As a young child, Cameron Moll took apart a dishwasher and put it back together just to understand how it functioned. He has always been interested in understanding how things work, and he is constantly trying something new.
"In a nutshell, I have pushed myself to do things I am totally unqualified for almost my entire life," Moll said. "I dig myself too deep into something, and then I have to crawl back out of it. But I think that has allowed me to produce successful things."
Moll, a Brigham Young University graduate now living in Florida, is the founder and CEO of Authentic Jobs, an online job board for Web developers. He is also a bishop for The Church of Jesus Christ of Latter-day Saints and the father of five boys under the age of 14.
Despite his many responsibilities, Moll says he doesn't believe in balance. Instead, he builds his busy schedule around priorities.
"I find when I focus on priorities rather than balance, that allows me to shift, maybe, my focus such that if I'm at a conference, that conference for me for three days is my top priority, and giving it my best is my top priority," Moll explained in a video series highlighting innovative people and their ideas. "And then I get back home, and family moves back into top priority. But that allows me to at least juggle the amount of stuff that's on my plate at any given time, knowing that the long-term priorities are set, and I just have to deal with what the short-term priorities are."
Some of Moll's most important long-term priorities are his five sons, who are each named after landmarks or influential individuals: Everest for Mount Everest, Edison after the inventor Thomas Alva Edison, Isaac after the son of the Biblical prophet Abraham, Hudson after famed 17th-century explorer Henry Hudson, and Easton because he was born on Easter and because the east is referenced many times in scripture.
“They named each of us something we could live up to, especially me,” 14-year-old Everest Moll said. “They named me that so I would have high goals in life. Mount Everest is really tall.”
Everest enjoys golfing with his dad and boating with his family on the lake near their home. Everest and his brothers wake surf and participate in other water sports, often with their father at their side.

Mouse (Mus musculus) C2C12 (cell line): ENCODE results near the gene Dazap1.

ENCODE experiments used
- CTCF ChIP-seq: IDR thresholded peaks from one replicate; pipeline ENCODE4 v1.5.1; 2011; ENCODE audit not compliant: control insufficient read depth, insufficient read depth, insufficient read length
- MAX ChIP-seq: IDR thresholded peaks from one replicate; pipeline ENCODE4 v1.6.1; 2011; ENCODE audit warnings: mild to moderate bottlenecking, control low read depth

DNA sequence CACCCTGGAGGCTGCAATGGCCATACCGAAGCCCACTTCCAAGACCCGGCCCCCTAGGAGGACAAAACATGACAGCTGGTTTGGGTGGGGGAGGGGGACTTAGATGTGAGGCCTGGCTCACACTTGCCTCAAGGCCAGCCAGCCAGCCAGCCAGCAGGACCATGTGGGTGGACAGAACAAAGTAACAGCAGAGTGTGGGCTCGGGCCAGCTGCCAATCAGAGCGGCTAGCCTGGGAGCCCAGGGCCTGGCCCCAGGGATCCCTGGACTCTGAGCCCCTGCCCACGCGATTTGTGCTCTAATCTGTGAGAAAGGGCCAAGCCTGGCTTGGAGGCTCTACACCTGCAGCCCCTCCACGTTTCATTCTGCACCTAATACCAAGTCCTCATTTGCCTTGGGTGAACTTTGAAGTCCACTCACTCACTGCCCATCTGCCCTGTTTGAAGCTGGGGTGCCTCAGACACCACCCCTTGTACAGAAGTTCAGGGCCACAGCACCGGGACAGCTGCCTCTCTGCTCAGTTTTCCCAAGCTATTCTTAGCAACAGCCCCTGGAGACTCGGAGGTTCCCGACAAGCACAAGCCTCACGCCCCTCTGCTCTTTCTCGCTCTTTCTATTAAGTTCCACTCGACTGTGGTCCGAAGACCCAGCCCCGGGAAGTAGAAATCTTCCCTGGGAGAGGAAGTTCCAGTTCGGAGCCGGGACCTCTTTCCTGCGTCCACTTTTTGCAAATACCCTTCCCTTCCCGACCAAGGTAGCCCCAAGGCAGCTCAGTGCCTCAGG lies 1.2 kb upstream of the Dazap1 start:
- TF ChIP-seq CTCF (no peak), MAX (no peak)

“He’s so adventurous, so he likes to do a lot of daring things that we like to do," Everest said of his father. "He's getting a little older now, so he can’t exactly do all the stuff we can, but he tries. It’s fun.”
In addition to his family, another of Moll's priorities is his LDS faith.
"Everything we do is with an eternal perspective," said Suzanne Moll, Cameron Moll's wife. "The way we approach parenting, the way that we want our family to be and how we’re raising the boys and what kind of men we want them to grow into and the relationship Cameron and I are trying to have, it’s all with eternal perspective."
Moll says he keeps his beliefs and being an example to his children in mind as he attends various work-related conferences. Every year, he takes one of his sons to a conference. This year, Edison, the second oldest, will go to Chicago with his father.
Moll enjoys showing his sons the tricks of his trade. He wants to teach each of them about Web developing.
"I don’t expect my sons to do the same thing I do, but I do feel obliged to give them some instruction in regard to what I do, and if they choose to go into that field, great," Moll said.
He likens neglecting to teach his sons about his profession to an all-star quarterback failing to teach his son to throw a football. Moll believes such failures waste valuable parenting opportunities.16 comments on this story
As he tries to be the best husband, father, church member and professional he can, he remains fascinated with trying new things. He enjoys filming and editing videos; he has created typography posters of the Brooklyn Bridge, the Roman Colosseum and the Salt Lake Temple; and he is building an app with his 11-year-old son, Isaac.
"I think that he’s just one of those rare people that if he wants to do something, he just does it," Suzanne Moll said. "And it just happens. He doesn't think about what might go wrong or 'I’ve never done this before. I have no clue.' He just goes after it until he accomplishes it."